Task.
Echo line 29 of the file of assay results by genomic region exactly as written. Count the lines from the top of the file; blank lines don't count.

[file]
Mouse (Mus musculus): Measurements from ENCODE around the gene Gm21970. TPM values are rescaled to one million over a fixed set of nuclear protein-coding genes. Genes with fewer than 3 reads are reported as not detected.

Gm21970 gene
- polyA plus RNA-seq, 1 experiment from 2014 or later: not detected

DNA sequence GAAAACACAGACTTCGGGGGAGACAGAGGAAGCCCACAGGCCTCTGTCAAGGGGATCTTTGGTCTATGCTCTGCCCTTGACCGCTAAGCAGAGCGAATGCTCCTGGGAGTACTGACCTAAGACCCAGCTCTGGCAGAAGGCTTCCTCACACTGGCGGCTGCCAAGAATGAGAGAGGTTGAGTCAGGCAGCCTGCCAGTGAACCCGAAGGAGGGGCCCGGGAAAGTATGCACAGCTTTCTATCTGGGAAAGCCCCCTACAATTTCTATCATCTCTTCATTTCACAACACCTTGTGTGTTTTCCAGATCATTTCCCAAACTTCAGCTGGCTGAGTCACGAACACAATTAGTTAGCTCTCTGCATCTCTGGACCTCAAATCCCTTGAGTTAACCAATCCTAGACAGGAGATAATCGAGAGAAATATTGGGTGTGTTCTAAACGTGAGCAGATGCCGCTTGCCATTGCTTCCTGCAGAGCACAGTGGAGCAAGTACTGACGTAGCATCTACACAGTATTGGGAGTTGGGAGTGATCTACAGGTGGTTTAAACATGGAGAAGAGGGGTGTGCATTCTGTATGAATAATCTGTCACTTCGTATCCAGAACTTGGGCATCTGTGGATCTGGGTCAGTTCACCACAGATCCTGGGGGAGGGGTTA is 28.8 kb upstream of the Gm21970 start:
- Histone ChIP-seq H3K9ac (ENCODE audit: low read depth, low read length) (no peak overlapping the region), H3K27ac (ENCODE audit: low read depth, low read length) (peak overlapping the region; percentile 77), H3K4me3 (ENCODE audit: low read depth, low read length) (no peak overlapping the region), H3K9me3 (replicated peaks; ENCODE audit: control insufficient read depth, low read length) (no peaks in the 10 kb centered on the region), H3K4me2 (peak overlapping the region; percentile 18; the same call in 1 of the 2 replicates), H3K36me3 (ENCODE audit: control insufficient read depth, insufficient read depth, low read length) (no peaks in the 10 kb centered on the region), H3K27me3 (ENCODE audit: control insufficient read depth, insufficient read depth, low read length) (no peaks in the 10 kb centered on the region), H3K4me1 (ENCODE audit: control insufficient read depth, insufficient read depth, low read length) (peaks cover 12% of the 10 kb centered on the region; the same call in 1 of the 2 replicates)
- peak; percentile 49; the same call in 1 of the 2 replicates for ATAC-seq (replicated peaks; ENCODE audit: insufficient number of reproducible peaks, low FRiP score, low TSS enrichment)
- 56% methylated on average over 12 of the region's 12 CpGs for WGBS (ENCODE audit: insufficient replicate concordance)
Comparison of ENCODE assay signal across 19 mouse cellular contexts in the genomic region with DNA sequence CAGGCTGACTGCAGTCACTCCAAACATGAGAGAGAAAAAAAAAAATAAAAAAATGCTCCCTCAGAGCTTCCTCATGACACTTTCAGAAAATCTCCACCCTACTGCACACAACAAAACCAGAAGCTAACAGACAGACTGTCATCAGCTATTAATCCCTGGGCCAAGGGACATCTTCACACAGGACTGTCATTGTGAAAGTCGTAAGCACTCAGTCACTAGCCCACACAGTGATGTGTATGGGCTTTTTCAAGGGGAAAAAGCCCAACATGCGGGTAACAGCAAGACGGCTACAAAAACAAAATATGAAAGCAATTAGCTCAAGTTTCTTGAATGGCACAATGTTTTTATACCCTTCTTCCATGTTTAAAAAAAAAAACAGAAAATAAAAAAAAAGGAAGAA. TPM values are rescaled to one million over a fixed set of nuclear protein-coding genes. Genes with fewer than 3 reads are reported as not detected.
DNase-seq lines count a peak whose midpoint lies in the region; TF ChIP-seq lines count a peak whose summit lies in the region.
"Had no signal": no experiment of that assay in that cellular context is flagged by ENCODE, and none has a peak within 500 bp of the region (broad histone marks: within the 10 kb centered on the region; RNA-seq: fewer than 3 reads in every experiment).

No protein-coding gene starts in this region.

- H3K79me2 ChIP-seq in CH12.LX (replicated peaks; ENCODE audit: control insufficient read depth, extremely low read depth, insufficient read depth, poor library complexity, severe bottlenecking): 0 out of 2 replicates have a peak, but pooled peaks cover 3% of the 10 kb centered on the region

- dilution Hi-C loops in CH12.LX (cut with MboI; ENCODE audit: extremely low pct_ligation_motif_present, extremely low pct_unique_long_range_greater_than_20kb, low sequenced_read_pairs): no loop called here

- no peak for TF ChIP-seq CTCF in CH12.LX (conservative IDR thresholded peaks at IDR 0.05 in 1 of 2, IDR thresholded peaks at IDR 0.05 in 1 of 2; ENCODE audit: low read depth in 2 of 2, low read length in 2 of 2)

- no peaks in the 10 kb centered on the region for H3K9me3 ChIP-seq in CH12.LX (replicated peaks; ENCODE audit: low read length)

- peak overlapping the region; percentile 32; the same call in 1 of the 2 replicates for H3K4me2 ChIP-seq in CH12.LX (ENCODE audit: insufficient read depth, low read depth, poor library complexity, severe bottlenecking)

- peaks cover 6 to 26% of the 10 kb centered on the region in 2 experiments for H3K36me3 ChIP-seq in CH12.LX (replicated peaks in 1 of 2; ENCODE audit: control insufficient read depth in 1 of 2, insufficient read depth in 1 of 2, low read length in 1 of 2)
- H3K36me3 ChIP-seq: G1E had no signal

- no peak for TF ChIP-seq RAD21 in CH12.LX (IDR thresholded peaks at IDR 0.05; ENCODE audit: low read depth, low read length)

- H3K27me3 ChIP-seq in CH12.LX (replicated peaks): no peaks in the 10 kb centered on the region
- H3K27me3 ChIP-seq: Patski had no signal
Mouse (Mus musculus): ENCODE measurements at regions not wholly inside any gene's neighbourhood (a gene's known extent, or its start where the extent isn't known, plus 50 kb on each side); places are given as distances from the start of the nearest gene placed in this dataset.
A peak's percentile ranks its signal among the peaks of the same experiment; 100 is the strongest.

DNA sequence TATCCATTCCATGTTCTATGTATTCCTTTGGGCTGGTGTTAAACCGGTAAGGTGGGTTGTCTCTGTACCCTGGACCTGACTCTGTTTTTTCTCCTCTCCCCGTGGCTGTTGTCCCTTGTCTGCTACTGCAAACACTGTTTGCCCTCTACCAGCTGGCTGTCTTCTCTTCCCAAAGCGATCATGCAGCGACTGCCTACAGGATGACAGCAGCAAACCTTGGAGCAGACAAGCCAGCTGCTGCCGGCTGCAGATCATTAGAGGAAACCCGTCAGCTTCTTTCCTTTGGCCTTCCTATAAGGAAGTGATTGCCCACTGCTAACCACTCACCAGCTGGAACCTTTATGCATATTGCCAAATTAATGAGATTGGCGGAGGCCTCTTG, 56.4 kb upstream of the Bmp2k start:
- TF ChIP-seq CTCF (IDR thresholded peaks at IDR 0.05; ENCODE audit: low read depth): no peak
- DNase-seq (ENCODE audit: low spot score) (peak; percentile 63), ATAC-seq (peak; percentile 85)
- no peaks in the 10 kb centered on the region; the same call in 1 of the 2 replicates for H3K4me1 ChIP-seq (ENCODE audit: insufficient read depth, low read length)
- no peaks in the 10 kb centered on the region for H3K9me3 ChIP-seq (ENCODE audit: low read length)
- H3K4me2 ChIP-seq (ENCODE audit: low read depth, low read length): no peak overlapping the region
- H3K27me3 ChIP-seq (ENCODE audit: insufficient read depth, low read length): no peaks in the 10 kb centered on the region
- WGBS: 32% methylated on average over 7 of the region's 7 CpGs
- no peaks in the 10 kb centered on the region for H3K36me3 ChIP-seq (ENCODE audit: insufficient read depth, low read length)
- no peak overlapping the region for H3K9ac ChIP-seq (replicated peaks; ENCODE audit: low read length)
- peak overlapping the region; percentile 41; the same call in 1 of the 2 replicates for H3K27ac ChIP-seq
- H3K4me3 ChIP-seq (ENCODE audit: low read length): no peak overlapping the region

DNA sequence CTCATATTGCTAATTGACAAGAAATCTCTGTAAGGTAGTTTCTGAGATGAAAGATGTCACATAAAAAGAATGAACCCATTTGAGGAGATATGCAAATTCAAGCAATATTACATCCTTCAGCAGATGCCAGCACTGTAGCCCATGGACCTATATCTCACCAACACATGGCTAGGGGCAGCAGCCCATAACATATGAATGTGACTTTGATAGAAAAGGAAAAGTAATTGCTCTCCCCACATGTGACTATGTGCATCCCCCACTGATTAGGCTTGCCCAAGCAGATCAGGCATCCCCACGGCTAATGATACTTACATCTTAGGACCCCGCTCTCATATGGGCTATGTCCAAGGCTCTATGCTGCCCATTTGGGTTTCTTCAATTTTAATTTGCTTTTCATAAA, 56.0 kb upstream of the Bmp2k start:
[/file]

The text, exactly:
- H3K4me2 ChIP-seq (ENCODE audit: low read depth, low read length): no peak overlapping the region